• 20 percent based on change in the average of three national university rankings (say, U.S. News, the Wall Street Journal, and Forbes);

• 20 percent based on demonstrated improvements in commitment to intellectual diversity and freedom of expression, as assessed, at least partly, by the Foundation for Individual Rights and Expression;

• 20 percent based on the retention rate between freshman and sophomore year;

• 20 percent based on the school’s financial strength, judged by changes in the endowment and in private donations; and

• 20 percent based on research accomplishment, measured by grants awarded, patents obtained, and royalty income.

There are all sorts of other possible factors. In the private sector, CEO compensation at big corporations is mostly non-salary pay—why not move higher education in that direction? To reduce the problem of excessive presidential turnover, why not give longevity bonuses, rewarding presidents who stay around for more than four or five years?

Further, it must be somewhat demoralizing to have subordinates making vastly more than the boss—namely, football and basketball coaches, along with their top assistants, at dozens of schools in the top five (soon, I think, to be four) athletic conferences. College sports are a scandal encompassing a riddle straddling an enigma wrapped in a mystery—a bad reworking of a memorable Winston Churchill speech about Russia (which still seems very relevant). Or, to pervert another Churchillian phrase: an American university presidency is the best collegiate job there is—except all the others.

Image: Adobe Stock


  • Richard Vedder

    Richard Vedder is Distinguished Professor of Economics Emeritus at Ohio University, a Senior Fellow at the Independent Institute, and a board member of the National Association of Scholars.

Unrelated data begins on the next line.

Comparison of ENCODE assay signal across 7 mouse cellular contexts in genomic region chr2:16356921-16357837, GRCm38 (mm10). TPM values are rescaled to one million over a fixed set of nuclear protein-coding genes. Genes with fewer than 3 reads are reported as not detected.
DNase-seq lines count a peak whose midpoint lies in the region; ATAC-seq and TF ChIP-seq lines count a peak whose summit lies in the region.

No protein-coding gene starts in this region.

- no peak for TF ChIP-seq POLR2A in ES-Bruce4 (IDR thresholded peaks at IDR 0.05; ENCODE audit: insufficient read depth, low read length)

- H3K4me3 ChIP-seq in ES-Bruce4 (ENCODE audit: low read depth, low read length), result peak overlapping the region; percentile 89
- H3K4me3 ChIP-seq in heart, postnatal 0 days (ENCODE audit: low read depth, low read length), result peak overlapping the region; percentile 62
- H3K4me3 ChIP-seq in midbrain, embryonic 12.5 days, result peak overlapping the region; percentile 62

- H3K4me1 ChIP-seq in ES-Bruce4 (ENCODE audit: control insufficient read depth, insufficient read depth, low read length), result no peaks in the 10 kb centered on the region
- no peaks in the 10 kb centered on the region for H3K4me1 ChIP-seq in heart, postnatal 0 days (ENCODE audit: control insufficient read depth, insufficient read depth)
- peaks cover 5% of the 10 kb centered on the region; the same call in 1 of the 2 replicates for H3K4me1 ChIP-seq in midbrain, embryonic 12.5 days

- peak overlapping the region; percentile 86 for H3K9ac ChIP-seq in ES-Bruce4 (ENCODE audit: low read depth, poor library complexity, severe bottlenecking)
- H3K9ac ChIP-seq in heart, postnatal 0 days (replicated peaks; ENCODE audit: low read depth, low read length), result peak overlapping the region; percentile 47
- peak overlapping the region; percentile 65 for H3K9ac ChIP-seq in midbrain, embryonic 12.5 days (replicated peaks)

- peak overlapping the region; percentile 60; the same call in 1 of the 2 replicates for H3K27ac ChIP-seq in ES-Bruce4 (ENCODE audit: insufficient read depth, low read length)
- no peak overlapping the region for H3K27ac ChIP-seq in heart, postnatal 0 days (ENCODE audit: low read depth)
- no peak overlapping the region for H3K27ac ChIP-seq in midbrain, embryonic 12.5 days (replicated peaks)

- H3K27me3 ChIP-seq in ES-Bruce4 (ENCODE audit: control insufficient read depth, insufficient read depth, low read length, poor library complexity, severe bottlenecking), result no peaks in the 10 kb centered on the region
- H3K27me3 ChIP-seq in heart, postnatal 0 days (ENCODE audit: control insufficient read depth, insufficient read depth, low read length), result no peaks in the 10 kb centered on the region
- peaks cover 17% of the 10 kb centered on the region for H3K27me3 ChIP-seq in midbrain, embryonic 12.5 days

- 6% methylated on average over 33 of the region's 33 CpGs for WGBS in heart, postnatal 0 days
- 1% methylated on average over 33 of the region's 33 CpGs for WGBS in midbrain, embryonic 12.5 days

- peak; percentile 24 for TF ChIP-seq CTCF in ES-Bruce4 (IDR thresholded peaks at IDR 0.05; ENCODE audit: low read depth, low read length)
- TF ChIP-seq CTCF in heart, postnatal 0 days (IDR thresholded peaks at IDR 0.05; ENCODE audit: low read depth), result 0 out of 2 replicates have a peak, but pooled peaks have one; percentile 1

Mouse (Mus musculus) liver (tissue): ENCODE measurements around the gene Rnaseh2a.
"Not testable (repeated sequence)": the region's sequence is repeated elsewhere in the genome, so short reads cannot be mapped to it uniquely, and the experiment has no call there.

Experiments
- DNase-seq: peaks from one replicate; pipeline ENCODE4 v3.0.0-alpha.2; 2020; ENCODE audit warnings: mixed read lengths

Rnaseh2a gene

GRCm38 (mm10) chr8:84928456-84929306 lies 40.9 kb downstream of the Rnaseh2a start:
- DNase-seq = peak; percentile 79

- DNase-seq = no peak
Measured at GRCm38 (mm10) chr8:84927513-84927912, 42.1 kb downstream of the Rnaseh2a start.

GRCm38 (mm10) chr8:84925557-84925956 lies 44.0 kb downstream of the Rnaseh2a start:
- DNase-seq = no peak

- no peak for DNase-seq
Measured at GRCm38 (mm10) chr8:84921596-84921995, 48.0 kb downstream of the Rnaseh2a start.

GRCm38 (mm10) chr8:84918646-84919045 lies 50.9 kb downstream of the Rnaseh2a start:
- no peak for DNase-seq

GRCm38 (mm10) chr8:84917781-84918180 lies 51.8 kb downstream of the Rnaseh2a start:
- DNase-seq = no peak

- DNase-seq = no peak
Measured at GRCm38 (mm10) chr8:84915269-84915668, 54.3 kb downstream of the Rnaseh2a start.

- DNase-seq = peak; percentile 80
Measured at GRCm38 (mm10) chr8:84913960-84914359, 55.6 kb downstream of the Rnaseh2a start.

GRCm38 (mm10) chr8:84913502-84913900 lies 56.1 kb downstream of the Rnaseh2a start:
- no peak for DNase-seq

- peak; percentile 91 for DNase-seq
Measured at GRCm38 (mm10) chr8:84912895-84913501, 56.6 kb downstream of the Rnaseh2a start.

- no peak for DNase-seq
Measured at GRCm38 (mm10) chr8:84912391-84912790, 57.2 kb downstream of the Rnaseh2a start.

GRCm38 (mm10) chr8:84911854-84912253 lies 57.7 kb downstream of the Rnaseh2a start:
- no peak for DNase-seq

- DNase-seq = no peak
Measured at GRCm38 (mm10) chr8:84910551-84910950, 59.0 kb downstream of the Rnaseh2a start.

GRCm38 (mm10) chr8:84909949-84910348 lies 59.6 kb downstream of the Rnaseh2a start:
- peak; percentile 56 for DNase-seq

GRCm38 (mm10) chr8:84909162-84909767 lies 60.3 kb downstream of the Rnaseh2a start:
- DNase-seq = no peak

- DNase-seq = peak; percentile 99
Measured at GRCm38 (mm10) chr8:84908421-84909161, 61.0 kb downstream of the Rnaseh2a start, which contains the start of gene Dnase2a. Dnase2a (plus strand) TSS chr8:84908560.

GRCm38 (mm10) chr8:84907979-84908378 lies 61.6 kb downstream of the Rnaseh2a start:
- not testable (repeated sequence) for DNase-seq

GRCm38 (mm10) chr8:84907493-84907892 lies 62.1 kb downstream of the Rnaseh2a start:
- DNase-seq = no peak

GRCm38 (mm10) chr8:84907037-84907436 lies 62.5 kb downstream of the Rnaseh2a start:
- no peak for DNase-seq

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9 thoughts on “Which College President Resigned Today?

  1. A hideous contemptuous lot . They sit and sit and sit while watching our college and university system be overrun by nauseating Marxist ideologies . The Greatest Generation could not see this coming .

  2. This article is thought-provoking, and the various responses provide additional explanations for this phenomenon. Here is another possible explanation:

    College/university presidents today are expected to be “woke” and PC on every issue that any institutional constituent might expect to see a presidential statement about. Whether it’s a statement on George Floyd’s death, anti-semitism, anti-Asian discrimination, Karl Rittenhouse’s acquittal, the Harvard-UNC affirmative action decision, the institutional campus’s occupancy of former indigenous land, etc., college presidents feel compelled to issue groveling public apologies.

    The president of my own alma mater regularly issues such statements ad nauseam, to the point of meaninglessness, as official institutional notices rather than as personal opinions. The college has had several presidents since my day on campus, but we never saw such statements from previous incumbents. It is a recent pattern, one that I hope ends soon.

    Presidential compulsion to issue these statements can only add to the normal stresses of college presidents’ responsibilities. I suspect this may contribute to the short tenure of some presidents.

  3. I’m more inclined to think it is rats abandoning the sinking ship — which, I’m told, they do.

    Who more than the college president would know the exact status of the institution, financially and otherwise? While everyone knows that the babies not born in 2008 won’t be going to college in 2026, who more than the college president will have seen the internal enrollment management data indicating what this will actually mean. And it’s not that students and faculty have grown more contentious as much that it is increasingly impossible to meet their expectations, and who would know this more than the college president?

    Let’s just take the recent Students For Fair Admissions decisions — one does not have to be a rocket scientist to understand that a compromise here is not possible — that you will have riots if you don’t meet racial quotas (or goals, or whatevers) and lawsuits (that you will quickly lose) if you do. But who other than the college president knows how much affirmative action is being employed, not to mention how many other things such as minority-only scholarships are now also unconstitutional. Again, riots if you end them and lawsuits if you don’t — and no third path out of the mess.